Mozilla has created a translation plugin for Firefox that works offline. Specifically, Firefox Translations will need to download some files the first time you convert text to a specific language.
However, you will be able to use the resources of your system to manage the translation, rather than sending the information to a data center for cloud processing.
The plug-in came about as a result of Mozilla’s collaboration with the European Union-funded Bergamot Project. Other people involved include the University of Edinburgh, Charles University, the University of Sheffield and the University of Tartu. The goal was to develop neural machine tools to help Mozilla create an offline translation option.
Mozilla has created a translation plug-in for Firefox
“Engines, language models, and page translation algorithms should run entirely on the user’s computer so that none of the data will be sent to the cloud, making it completely private,” Mozilla said.
According to TechCrunch, one of the major limitations of the current plug-in is that it can only handle translations between English and 12 other languages. Firefox Translations currently supports Spanish, Bulgarian, Czech, Estonian, German, Icelandic, Italian, Norwegian Bokmål and Nynorsk, Persian, Portuguese, and Russian.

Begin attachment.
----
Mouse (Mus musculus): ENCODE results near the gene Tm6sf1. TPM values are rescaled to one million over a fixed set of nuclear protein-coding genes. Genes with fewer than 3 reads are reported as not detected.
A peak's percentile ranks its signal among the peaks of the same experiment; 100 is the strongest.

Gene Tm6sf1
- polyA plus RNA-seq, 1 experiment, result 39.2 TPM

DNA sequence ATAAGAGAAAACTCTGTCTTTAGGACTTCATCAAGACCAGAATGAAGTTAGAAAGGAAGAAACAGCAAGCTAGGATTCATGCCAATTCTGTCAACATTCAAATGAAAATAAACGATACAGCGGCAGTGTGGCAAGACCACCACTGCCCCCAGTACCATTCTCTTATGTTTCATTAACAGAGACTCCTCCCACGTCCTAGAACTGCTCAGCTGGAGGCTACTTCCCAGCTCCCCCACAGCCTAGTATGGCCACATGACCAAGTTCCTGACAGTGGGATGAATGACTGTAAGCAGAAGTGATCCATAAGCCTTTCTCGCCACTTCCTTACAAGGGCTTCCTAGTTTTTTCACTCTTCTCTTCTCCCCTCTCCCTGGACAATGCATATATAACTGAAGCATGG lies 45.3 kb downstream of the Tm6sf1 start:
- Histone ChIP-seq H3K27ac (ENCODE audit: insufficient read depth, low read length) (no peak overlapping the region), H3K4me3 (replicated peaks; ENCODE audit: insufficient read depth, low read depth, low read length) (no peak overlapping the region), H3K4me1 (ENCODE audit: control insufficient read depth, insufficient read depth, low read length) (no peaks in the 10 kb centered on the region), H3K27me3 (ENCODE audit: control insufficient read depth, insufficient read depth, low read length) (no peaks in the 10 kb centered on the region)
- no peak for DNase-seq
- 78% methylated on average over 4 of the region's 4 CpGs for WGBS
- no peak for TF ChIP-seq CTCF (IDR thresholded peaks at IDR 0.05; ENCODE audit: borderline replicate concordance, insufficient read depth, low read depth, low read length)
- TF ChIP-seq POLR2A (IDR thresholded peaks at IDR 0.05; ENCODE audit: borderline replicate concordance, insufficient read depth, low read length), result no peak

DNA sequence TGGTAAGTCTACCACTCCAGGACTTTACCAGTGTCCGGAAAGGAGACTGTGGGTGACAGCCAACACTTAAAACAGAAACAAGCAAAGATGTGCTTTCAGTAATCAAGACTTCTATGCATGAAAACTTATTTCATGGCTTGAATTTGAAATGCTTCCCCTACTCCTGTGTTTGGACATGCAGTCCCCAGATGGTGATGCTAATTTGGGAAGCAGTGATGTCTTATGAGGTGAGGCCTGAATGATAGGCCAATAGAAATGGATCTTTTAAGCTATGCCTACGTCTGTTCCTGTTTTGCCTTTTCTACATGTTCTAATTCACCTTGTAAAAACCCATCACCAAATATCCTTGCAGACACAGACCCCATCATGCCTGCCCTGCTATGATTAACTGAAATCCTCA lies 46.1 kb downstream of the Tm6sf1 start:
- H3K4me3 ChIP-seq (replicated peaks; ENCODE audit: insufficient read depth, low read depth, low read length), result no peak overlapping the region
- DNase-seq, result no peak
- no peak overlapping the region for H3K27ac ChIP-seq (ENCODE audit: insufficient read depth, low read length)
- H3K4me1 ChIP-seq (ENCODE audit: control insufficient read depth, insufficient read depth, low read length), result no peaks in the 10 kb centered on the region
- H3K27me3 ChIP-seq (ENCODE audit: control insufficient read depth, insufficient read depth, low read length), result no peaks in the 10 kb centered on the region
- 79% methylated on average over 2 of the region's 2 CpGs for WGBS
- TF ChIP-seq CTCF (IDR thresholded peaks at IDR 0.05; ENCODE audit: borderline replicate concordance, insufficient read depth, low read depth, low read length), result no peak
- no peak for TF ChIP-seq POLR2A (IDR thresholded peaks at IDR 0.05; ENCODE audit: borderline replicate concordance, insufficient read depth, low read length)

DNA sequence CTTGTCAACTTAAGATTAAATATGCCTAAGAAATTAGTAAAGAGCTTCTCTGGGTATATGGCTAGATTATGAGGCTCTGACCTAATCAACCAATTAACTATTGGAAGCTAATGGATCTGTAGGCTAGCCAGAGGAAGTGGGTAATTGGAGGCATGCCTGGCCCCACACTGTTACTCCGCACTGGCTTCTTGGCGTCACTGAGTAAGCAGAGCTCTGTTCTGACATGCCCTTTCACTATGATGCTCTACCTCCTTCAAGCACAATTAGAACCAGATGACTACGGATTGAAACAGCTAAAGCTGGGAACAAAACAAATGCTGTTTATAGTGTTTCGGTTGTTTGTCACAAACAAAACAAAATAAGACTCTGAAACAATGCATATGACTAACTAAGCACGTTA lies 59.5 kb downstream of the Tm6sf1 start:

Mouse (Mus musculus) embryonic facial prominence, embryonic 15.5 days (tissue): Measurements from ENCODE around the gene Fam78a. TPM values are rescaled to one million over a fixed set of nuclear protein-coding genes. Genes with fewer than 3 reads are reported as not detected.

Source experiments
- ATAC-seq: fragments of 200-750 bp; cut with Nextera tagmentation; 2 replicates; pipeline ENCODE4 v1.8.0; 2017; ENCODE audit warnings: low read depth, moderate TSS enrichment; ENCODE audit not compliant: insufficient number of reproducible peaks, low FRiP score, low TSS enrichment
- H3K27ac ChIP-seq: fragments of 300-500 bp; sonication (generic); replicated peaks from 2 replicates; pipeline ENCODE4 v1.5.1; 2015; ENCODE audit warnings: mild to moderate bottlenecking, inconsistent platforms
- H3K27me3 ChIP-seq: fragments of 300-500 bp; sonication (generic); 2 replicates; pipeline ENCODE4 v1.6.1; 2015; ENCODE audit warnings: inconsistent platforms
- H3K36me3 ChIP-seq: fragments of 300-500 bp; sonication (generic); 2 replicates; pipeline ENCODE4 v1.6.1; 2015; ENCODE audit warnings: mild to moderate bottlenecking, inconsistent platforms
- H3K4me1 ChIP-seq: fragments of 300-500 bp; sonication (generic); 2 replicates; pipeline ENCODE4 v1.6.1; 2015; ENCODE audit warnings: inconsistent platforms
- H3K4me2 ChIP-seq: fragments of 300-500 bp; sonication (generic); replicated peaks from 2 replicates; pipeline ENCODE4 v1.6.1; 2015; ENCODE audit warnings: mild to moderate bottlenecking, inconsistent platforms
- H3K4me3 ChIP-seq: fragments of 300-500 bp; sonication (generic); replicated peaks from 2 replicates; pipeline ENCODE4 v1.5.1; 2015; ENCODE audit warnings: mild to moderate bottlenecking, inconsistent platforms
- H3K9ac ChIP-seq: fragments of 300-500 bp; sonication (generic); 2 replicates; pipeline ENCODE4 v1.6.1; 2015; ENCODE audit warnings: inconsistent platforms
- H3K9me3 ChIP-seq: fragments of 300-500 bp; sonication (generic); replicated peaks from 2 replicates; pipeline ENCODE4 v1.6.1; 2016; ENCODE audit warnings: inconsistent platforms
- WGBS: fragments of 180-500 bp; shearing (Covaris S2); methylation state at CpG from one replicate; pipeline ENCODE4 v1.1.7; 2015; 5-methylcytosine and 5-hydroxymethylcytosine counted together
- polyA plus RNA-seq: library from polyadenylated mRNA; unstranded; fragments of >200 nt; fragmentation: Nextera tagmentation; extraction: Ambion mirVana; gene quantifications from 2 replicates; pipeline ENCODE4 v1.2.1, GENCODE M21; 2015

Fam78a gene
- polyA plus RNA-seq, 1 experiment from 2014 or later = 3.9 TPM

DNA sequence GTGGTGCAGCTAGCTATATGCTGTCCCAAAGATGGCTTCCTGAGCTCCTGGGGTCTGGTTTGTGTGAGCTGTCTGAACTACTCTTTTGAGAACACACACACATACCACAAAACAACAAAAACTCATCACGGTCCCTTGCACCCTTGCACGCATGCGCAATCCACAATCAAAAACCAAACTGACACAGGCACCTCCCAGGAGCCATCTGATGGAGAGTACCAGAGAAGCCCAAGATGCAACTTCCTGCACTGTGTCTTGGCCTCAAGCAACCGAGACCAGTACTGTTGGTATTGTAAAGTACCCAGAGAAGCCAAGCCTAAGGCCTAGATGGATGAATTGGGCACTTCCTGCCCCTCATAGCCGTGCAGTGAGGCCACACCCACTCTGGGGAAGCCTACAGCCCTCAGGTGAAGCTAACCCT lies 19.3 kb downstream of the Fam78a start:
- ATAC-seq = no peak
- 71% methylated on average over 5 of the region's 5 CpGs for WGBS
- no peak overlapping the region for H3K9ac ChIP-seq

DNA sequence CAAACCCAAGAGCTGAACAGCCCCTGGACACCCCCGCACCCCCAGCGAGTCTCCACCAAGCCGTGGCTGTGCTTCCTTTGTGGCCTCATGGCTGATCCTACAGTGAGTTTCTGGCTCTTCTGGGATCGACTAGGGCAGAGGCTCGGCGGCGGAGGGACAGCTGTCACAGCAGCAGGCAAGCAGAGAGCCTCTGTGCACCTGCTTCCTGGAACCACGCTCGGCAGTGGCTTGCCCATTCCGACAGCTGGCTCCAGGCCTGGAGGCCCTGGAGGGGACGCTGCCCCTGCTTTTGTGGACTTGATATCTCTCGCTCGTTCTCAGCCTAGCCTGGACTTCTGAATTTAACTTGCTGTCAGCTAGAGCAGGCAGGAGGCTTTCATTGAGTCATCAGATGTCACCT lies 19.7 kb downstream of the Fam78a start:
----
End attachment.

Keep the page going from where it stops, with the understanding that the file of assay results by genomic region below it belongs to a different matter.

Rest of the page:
Mozilla and its project partners have created a training channel through which volunteers can help, helping to form new models so that more languages can be added. They’re also looking for feedback on existing templates, so Firefox Translations is a work in progress.
For now, however, the plug-in cannot cope with the 133 languages supported by Google Translate. Moreover, Apple and Google both have mobile applications that can handle offline translations.
On the surface, it’s a bit strange that a browser, which is by definition used to access the web, would need an offline translation option. But translating text from your device and avoiding the need to transfer it to and from a data center could be an advantage for privacy and security.